Samuel H. Stout was the son of Nashville carriage-maker and city councilman Samuel Van Dyke Stout and Catherine Tannehill Stout. Educated at Moses Stevens’s Classical and Mathematical Seminary and the University of Nashville, Stout taught school and apprenticed in medicine to his brother Josiah Stout and the latter’s partner, R. C. K. Martin, before graduating from the University of Pennsylvania’s medical school in 1848. After a brief residence in Nashville, where he was active in the fledgling Tennessee Historical Society, Stout moved with his wife, Martha Moore Abernathy Stout (m. 1848) to Giles County, near Pulaski, where he owned land and slaves and practiced medicine. The couple’s seven children were born there.
When the Civil War began, he became surgeon of the Third Tennessee Infantry (May-November 1861), until he was placed in charge of the Gordon Hospital in Nashville (November 1861-February 1862). After the fall of Nashville, Stout was sent to Chattanooga, where he was soon in charge of all of the Army of Tennessee hospitals behind the lines. In this capacity, he supervised doctors and other personnel, selected hospital sites, and coordinated the needs of the medical department with military and civilian suppliers. During the summer of 1864, he supervised more than sixty constantly relocating hospitals in Georgia, Alabama, and Mississippi.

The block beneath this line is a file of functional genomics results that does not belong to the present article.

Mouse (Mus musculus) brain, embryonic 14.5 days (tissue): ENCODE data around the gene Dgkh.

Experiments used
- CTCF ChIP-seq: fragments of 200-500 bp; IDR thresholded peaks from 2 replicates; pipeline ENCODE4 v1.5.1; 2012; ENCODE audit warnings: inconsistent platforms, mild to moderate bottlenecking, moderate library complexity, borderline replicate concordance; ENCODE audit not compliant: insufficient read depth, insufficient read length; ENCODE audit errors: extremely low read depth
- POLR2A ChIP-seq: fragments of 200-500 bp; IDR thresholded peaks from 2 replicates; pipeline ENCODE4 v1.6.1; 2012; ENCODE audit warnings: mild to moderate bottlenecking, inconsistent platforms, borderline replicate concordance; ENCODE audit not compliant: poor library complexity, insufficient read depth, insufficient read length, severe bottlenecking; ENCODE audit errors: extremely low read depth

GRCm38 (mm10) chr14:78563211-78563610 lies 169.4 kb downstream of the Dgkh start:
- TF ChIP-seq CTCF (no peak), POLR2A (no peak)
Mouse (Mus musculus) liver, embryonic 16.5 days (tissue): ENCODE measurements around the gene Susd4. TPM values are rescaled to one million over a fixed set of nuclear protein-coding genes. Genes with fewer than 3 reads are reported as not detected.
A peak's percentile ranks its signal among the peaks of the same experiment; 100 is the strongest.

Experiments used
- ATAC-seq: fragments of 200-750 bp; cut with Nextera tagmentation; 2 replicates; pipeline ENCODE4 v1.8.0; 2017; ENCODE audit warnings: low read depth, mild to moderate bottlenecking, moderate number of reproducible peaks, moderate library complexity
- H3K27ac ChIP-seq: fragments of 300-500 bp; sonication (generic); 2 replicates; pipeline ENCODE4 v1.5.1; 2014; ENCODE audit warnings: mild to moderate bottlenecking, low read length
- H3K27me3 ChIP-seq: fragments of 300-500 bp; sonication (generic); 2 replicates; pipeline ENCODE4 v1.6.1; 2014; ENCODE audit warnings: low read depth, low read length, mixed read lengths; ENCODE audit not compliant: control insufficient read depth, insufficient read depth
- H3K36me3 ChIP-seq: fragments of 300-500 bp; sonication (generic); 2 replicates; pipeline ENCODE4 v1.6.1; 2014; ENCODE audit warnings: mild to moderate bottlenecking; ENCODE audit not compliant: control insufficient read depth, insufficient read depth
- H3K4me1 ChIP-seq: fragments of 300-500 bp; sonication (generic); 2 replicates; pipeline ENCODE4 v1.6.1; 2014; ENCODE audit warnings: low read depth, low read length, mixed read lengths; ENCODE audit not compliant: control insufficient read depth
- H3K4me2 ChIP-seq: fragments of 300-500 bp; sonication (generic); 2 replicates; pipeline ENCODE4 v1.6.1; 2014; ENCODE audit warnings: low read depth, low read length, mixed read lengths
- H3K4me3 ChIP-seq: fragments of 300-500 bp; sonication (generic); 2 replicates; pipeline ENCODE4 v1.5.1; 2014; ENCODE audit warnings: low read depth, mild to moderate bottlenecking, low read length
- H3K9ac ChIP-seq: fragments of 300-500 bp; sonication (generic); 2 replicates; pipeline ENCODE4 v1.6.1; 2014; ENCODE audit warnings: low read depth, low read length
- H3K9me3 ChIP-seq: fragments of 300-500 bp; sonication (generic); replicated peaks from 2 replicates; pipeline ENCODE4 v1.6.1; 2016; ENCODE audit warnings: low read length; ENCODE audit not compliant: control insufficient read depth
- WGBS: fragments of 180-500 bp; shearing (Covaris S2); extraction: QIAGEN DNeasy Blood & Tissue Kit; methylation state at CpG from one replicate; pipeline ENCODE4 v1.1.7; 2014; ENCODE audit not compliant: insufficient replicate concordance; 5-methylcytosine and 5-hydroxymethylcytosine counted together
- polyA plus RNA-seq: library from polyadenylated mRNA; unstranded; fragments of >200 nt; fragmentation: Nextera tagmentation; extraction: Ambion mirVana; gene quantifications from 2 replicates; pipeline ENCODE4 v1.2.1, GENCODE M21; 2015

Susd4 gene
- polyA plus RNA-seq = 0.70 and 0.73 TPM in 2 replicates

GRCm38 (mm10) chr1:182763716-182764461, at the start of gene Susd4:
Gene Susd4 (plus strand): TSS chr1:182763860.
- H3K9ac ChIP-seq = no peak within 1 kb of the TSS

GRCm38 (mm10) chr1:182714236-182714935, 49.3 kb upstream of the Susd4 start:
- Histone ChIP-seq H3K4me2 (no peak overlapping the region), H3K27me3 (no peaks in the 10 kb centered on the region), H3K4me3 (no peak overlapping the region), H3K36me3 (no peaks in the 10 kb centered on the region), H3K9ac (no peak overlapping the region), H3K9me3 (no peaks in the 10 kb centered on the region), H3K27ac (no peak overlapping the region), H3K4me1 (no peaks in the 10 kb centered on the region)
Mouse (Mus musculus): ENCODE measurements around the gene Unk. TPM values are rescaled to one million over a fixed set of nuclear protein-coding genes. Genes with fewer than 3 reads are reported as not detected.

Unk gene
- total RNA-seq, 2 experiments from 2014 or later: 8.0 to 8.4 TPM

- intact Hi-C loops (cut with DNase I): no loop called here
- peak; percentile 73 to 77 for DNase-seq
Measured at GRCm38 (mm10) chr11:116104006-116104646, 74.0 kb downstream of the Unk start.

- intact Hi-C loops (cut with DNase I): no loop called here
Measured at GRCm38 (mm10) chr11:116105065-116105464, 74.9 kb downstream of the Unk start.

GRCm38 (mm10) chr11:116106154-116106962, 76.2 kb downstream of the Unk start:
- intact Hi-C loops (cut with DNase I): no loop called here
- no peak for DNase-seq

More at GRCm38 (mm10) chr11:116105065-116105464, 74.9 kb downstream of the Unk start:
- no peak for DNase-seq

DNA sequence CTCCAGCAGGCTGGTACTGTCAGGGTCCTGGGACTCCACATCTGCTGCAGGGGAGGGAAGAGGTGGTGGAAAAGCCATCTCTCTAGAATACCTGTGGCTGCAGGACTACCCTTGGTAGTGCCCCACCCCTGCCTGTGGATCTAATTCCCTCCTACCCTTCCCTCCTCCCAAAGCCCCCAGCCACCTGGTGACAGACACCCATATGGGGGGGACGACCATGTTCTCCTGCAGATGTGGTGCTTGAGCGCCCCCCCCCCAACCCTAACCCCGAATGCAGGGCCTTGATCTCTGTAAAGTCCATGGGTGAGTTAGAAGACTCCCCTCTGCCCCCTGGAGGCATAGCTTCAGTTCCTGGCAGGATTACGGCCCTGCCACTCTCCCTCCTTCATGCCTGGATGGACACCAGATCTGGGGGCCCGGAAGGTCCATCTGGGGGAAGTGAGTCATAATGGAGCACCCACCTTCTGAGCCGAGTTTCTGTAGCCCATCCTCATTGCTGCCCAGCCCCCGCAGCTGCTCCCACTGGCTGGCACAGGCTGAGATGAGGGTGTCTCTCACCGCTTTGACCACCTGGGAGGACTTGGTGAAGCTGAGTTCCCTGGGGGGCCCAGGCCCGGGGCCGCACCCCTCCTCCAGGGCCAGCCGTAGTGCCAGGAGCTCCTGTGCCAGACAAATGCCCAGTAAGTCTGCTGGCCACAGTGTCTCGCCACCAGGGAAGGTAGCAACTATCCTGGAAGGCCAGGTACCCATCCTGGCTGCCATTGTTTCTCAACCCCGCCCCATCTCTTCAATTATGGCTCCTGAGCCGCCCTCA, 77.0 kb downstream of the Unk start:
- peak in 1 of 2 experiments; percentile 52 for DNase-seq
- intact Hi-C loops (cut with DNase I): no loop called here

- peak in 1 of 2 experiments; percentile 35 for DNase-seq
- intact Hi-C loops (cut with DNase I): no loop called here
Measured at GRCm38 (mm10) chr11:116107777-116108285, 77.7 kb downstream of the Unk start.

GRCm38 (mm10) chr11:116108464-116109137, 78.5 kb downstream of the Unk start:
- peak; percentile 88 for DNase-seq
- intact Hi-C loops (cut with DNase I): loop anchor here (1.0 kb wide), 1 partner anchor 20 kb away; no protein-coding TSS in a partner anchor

After the war, Stout lost his farm to bankruptcy and moved to Atlanta, where he practiced medicine and helped establish the public school system. In 1882 he moved to Cisco, Texas, and eventually to Dallas, where he continued his medical and educational activities, though he never again achieved financial stability. At his death, he left a collection of fifteen hundred pounds of Army of Tennessee hospital records. The collection is scattered among several southern libraries, including the Tennessee State Library and Archives in Nashville. The largest collection is housed at the Eugene C. Barker Texas History Center, University of Texas, Austin.
Glenna R. Schroeder-Lein, Confederate Hospitals on the Move: Samuel H. Stout and the Army of Tennessee (1994)